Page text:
# How to interpret lower order interaction when higher order interaction is significant?

I have a question about the interpretation of lower order interaction terms in the presence of a significant higher order interaction effect.

Suppose I have a 2 (factor $A$) $\times$ 2 (factor $B$) $\times$ 2 (factor $C$) design where the highest order interaction ($A\times B\times C$) is significant and a lower order interaction term ($A\times B$) is also significant. Does the significant $A\times B\times C$ interaction render the $A\times B$ interaction uninterpretable (much like how main effects are rendered uninterpretable in the presence of a significant interaction)?

Under this kind of circumstance, should I run a set of post-hoc/planned comparisons to check how different conditions are different?

It's not that lower order interactions or main effects are completely uninterpretable when there's a higher order interaction. It's that their interpretation is qualified. For example, a main effect of A just means that overall, within the range of the IVs you have chosen, the levels of A differ; but that the magnitude, or possibly direction, of the difference really does vary across the other variables. So, not completely uninterpretable, just qualified. Upon a study of the data you may find you really do believe there is the main effect in general that's just varying in magnitude. Or, you may find that the main effect only exists for a limited range of conditions.

In your case You have an AxB interaction and the magnitude of the interaction is dependent upon C. It's possible the direction is as well but that's relatively unlikely. The AxB interaction you have suggests how to examine the three way. Make 2 2x2 AxB interaction plots, one at each level of C. Your 3-way interaction tells you that the differences in these two interaction plots are worth noting.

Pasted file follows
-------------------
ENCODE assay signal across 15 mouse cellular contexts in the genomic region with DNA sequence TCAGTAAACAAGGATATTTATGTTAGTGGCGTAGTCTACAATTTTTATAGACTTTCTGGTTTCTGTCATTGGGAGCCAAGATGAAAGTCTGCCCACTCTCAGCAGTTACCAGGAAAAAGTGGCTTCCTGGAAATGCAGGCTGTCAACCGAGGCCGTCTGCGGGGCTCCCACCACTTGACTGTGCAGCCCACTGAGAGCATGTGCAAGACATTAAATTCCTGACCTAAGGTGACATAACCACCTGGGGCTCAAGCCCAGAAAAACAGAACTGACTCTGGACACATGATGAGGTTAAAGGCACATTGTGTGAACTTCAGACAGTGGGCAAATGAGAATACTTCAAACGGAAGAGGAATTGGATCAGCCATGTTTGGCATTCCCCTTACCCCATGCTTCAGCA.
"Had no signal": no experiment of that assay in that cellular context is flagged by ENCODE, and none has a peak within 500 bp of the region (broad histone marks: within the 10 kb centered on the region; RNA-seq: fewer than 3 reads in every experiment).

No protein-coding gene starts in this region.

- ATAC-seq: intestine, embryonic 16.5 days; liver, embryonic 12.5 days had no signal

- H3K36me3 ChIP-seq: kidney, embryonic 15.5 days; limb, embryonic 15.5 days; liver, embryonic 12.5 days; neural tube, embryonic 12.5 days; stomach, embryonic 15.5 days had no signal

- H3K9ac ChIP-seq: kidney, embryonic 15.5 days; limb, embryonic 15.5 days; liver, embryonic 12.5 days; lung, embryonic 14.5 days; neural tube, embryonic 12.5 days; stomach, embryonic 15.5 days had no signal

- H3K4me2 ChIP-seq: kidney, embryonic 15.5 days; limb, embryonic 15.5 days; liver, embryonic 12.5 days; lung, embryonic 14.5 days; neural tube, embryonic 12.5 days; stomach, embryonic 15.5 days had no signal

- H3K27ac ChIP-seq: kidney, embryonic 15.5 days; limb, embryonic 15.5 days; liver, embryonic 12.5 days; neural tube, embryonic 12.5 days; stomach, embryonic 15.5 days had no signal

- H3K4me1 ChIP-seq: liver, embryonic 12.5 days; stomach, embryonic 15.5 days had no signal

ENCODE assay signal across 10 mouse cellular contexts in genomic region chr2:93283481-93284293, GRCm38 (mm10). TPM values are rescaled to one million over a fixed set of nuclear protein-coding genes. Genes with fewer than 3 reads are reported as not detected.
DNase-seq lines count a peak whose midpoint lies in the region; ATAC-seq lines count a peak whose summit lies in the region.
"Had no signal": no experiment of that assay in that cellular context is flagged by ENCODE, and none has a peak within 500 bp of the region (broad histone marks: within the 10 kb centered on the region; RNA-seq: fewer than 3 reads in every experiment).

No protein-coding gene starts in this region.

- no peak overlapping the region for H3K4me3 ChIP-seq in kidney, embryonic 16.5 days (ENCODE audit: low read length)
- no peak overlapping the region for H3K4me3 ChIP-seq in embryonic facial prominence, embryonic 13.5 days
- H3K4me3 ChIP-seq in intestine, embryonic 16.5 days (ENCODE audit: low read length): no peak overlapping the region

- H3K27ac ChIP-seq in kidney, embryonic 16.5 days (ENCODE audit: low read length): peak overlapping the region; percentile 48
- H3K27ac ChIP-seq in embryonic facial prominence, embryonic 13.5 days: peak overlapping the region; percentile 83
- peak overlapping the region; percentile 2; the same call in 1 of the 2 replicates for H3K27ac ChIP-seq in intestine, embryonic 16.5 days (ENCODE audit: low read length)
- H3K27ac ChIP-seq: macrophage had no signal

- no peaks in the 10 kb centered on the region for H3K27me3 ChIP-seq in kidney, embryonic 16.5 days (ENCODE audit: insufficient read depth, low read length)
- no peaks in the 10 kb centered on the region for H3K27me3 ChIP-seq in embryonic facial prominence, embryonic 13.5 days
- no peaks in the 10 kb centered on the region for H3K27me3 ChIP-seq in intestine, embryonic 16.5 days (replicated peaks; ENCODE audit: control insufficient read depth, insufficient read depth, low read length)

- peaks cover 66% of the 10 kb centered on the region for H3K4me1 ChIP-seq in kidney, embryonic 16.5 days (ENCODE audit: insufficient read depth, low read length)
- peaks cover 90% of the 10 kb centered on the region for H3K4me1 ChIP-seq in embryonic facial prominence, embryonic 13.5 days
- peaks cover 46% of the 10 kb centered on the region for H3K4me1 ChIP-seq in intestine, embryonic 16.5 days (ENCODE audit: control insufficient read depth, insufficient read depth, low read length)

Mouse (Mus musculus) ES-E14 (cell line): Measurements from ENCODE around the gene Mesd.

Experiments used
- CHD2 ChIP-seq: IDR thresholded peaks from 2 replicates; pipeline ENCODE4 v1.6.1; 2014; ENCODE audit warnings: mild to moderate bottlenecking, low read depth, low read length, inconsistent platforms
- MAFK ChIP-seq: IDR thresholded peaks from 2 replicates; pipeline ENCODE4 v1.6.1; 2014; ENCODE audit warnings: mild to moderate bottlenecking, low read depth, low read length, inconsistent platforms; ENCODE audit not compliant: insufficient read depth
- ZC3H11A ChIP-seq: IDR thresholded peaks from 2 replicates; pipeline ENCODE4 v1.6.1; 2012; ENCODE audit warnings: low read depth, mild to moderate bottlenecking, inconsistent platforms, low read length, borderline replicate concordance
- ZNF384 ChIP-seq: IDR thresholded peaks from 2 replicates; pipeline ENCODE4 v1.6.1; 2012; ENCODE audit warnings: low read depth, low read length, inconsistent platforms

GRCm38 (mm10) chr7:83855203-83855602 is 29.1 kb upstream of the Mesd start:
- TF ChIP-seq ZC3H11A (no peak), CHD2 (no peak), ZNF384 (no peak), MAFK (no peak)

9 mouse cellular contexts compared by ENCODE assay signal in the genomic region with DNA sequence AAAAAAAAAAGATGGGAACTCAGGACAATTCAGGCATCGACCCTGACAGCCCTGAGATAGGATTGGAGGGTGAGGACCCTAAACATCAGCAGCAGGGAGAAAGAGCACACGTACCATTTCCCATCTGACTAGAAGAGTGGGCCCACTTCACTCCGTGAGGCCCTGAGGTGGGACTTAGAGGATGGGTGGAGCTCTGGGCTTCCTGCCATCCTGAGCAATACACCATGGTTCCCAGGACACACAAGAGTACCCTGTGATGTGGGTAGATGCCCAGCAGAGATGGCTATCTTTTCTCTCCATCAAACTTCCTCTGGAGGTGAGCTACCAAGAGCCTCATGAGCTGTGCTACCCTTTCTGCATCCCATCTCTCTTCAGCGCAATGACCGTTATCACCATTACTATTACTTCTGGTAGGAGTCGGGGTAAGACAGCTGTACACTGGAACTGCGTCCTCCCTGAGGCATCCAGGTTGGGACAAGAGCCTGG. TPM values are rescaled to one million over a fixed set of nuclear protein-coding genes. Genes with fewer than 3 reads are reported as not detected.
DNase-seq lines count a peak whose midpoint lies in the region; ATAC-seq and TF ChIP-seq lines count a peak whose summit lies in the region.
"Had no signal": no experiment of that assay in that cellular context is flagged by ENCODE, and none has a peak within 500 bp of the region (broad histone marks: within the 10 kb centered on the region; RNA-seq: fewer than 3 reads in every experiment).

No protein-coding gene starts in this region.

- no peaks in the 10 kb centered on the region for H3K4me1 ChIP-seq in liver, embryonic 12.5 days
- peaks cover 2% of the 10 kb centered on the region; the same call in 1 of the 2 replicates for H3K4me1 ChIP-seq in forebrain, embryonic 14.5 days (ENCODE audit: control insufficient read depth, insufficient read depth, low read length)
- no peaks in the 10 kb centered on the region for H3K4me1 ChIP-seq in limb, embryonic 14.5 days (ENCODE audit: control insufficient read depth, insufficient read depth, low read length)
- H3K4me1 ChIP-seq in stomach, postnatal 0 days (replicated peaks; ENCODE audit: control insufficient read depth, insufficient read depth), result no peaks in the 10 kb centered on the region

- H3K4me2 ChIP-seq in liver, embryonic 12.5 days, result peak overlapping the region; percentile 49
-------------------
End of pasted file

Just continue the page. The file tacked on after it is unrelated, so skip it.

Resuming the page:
• It bears noting that the interpretation of a main effect in the presence of an interaction depends on the type of sums of squares calculated. As John Fox notes, type II sums of squares obey marginality and assume that interactions to which a main effect is marginal are zero. As such, they are not meaningful when interactions are non-zero. Aug 6, 2012 at 19:01
• @john Thanks for the explanation. It's very helpful.
– user11392
Aug 6, 2012 at 21:35
• Yes, good point Marcus. To really interpret the interaction you need to remove the main effects. It might be a good idea to explicitly mention that an interaction plot would have those removed. If I get some time later to update the answer I might add how to do it. Note that I'm only discussing the main effect to give a simpler context for discussing lesser order interactions.
– John
Aug 7, 2012 at 1:22

You might want to run two 2-way, AxB ANOVAs, one for each level of the C variable. That approach will let you look at the "simple" two way interaction effects unaffected by the 3 way interaction. Since there was a statistically significant 3 way interaction, we expect that the two simple 2 way interactions will not look the same.

• Why would you do that?
– John
Aug 6, 2012 at 7:17
• I've tried to clarify to respond to your logical question, @John. Aug 6, 2012 at 12:44
• OK, but I think what you're really saying is look at the two lower order interactions to see how they change. Individual ANOVAs of the two interactions won't tell you they're different from each other, that's what the 3-way interaction is for. For example, if you found that the two way was significant at one level of C and not at the other you've got no new information, just new tests. To clarify, only the 3-way tells you that difference in significance is different, and you already have that. You really just have to look at them.
– John
Aug 6, 2012 at 16:18